Two of the most influential people in the country when it comes to American policies toward Israel are a Mormon state representative in South Carolina who used to be an Eagle Scout and a Jewish law professor in Virginia who used to study pirates. You likely haven’t heard of Alan Clemmons or Eugene Kontorovich, but around three-quarters of Americans live in states with laws written or inspired by them — laws that aim to protect Israel from the boycott, divestment and sanctions (BDS) campaign.
Versions of their bill, which bans state entities from investing or contracting in companies that participate in BDS, have been passed by 25 other states since Clemmons shepherded it into law in his state in 2015.
Pro-Israel groups – most notably the Israel Allies Foundation, which brought Kontorovich and Clemmons together - have spread them nationwide, ensuring their passage with strong bipartisan majorities despite the complaints of civil liberties advocates and pro-Palestinian groups. Advocates have tried to keep the laws consistent across states, but have managed to adapt when necessary. Now they’re using the same viral techniques to create statewide legislation to officially define anti-Semitism in a way that includes anti-Zionism.
The anti-BDS bills have spread so far and so fast that the sponsor of the one in Missouri – who said he knows Clemmons well – told the Forward he had no idea that the South Carolinian sponsored the original law.
“The way I see it, BDS efforts are an attempt to harm America’s staunchest ally, and at worst, attempt to destroy the state of Israel,” said Bob Onder, the Republican state senator in Missouri who sponsored the bill.
Clemmons and the IAF did not respond to requests for comment. Kontorovich said he did not have time to respond before the Forward’s deadline.
It’s not just about statehouses anymore. The U.S. Senate has involved itself in protecting these bills. Senators voted this week to advance a bill that would give legal cover to states that pass the anti-BDS laws.
The law’s origin story, as The Jerusalem Post explored, goes something like this: While on a junket to Israel in 2014, Clemmons met with a factory owner who exports automotive filters to South Carolina but said the BDS movement was already hindering sales in Europe. On that same trip, Clemmons met Kontorovich, who had previously focused on international law, and shared his concerns.
The pair worked together with the IAF, a small not-for-profit whose primary mission used to be arranging meetings between Christian legislators and parliamentarians in the U.S. and Europe with their Israeli counterparts. Kontorovich crafted the law’s structure, Clemmons introduced it as a bill, and the Israel Allies Foundation secured the support of other Jewish and pro-Israel organizations to further lobby and advise its nationwide network of legislators about how to best pursue a version of their own.
The Israel Project (full disclosure: I used to work for their publication The Tower), StandWithUs and local Jewish federations in the various states also work on this issue.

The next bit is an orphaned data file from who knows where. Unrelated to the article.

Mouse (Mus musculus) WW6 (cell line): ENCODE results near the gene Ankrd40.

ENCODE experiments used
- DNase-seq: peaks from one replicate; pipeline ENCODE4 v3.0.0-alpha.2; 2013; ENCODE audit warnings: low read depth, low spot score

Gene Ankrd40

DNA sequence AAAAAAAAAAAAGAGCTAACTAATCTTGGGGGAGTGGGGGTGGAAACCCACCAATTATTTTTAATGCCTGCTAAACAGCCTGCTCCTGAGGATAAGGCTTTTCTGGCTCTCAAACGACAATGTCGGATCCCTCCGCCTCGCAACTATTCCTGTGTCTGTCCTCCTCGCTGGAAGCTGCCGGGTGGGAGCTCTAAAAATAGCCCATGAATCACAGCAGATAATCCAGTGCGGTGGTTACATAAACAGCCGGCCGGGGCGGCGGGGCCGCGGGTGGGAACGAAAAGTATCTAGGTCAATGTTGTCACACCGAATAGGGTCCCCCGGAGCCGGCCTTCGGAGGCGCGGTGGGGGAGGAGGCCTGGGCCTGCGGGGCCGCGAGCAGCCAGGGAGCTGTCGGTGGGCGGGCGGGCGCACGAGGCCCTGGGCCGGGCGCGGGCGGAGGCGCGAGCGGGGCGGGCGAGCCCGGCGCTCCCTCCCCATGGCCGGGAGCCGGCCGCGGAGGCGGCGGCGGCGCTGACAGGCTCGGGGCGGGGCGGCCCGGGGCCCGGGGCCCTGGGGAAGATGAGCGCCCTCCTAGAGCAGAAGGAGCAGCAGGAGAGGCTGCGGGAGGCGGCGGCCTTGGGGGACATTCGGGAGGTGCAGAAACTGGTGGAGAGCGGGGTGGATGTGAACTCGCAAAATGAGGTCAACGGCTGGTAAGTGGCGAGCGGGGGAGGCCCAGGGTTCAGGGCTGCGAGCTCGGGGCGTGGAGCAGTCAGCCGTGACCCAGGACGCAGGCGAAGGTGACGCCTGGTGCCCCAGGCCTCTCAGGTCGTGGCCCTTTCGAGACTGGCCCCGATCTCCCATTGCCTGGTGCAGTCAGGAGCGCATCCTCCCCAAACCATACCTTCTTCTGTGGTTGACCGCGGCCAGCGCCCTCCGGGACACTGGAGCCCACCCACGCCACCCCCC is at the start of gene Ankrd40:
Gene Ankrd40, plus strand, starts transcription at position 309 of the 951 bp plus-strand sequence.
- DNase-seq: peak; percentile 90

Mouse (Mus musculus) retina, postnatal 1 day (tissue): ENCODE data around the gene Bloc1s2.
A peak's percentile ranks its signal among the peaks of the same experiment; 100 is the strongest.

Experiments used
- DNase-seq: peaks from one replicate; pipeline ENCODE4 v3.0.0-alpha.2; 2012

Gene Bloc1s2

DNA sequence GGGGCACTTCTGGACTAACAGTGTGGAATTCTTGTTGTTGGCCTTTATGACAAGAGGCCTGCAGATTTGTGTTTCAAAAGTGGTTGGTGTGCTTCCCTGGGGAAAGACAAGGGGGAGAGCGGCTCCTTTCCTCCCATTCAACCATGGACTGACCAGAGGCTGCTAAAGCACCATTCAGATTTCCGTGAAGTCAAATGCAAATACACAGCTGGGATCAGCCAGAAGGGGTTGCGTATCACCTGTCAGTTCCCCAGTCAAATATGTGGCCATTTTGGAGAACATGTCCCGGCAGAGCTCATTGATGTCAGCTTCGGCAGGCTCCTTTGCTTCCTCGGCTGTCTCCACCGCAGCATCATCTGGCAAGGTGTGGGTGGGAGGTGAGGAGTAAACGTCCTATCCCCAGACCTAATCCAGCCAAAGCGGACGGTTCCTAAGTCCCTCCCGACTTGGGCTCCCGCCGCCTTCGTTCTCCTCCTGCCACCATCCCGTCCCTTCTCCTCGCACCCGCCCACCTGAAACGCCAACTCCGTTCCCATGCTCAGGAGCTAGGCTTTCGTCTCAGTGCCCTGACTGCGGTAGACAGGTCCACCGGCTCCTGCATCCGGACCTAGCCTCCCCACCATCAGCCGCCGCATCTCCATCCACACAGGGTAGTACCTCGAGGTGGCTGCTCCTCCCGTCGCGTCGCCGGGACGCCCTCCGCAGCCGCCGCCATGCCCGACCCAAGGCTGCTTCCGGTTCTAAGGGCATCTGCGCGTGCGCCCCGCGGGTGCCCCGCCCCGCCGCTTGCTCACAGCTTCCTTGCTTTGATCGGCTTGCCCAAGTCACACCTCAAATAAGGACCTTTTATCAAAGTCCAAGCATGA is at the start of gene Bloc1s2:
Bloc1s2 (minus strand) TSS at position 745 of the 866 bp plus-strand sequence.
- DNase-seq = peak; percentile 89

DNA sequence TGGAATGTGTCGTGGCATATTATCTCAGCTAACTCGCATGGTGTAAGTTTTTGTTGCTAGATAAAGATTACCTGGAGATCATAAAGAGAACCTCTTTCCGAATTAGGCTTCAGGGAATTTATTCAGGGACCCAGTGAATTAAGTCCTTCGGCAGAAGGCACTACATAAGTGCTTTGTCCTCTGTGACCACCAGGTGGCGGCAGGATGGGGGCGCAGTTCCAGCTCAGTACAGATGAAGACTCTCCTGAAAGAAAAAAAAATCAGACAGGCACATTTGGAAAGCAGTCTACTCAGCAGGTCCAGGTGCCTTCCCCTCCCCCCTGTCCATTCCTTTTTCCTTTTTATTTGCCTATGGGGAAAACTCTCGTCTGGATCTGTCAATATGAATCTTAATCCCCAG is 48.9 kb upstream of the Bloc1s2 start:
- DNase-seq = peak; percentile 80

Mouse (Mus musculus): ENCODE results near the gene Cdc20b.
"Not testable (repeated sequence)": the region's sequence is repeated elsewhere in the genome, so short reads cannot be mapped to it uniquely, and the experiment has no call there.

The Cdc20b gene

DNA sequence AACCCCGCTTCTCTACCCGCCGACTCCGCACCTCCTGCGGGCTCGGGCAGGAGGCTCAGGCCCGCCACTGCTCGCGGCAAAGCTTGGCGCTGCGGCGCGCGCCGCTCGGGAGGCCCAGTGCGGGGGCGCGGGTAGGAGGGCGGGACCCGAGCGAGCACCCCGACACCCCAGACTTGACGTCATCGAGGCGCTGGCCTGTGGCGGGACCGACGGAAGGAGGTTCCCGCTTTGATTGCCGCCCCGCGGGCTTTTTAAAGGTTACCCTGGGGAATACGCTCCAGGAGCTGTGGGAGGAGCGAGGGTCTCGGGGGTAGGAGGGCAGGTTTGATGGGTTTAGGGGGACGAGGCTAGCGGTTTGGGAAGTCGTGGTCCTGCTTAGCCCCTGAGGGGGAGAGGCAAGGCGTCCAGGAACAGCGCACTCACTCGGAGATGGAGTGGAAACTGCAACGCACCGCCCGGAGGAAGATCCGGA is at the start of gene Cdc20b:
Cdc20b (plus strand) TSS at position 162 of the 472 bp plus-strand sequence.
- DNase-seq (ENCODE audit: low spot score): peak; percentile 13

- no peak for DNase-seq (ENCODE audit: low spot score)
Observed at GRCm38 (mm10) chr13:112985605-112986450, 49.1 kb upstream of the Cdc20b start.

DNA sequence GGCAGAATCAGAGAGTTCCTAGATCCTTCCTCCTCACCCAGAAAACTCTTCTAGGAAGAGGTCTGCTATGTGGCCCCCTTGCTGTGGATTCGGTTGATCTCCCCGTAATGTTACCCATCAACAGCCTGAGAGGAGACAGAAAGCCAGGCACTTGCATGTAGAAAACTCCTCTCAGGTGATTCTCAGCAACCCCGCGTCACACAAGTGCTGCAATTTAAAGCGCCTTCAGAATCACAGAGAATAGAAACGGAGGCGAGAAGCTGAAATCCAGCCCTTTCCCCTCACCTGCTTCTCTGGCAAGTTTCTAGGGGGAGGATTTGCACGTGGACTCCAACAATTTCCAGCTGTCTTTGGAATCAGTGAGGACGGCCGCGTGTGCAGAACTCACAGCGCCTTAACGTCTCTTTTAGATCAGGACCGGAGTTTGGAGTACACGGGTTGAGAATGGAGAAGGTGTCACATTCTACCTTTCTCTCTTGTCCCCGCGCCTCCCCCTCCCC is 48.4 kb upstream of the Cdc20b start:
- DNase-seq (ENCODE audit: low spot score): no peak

Mainly, the spread of the law has acted as a “huge deterrent,” said StandWithUs Midwest executive director Peggy Shapiro. It forces firms to choose between satisfying anti-Israel activists and potentially lucrative opportunities with state governments.
Indeed, while most of the states have created registries of pro-BDS companies, very few companies have actually admitted to boycotting Israel. The Texas registry has three entries.
According to Bob Onder of Missouri, many local and national Jewish organizations, as well as Christians United for Israel, are advising and lobbying on the legislation in his state. His bill only failed to pass last year after a libertarian Republican filibustered it by listing such a law’s effects on every single country in the world, alphabetically. The bill’s sponsors gave up after he reached the Bahamas. But it’s likely to pass this year.
One reason for that is that the bill was updated to only apply to businesses with 10 or more employees. This qualification, which is also being seen in other states, is likely a response to stories like the case of the Texas speech pathologist who sued the state because she would have had to swear not to boycott Israel in order to work at a public school.
“We’re trying to get away from mom-and-pop individuals and address companies that might get contracts with the state that are of significant value,” Shapiro said.
These laws have already been the subjects of lawsuits by people who refused to sign anti-BDS pledges; the laws were preliminarily blocked by courts in Kansas and Arizona on First Amendment grounds but affirmed in Arkansas.
A new legislative front has also emerged: Codifying an official definition of anti-Semitism, especially for use in public school and university systems. The definition, which was adopted by the Obama State Department and a number of European countries, lists examples of anti-Semitism, controversially including anti-Zionism or applying “double standards” to Israel. The ACLU has claimed that these efforts are designed to “silence criticism of Israel that is protected by the First Amendment.”
Clemmons and the Israel Allies Foundation pioneered that front as well, passing an official definition law in South Carolina in 2018. “This is a massive public policy victory that comes at a critical time,” IAF U.S. director Joseph Sabag said then, citing rising anti-Semitism on college campuses.
A similar bill was introduced this month in Florida.
“We’re using the definition from South Carolina that got put out last year,” that bill’s sponsor, state Rep. Mike Caruso, told the Forward.
This story "How Anti-BDS Laws Went Viral" was written by Aiden Pink.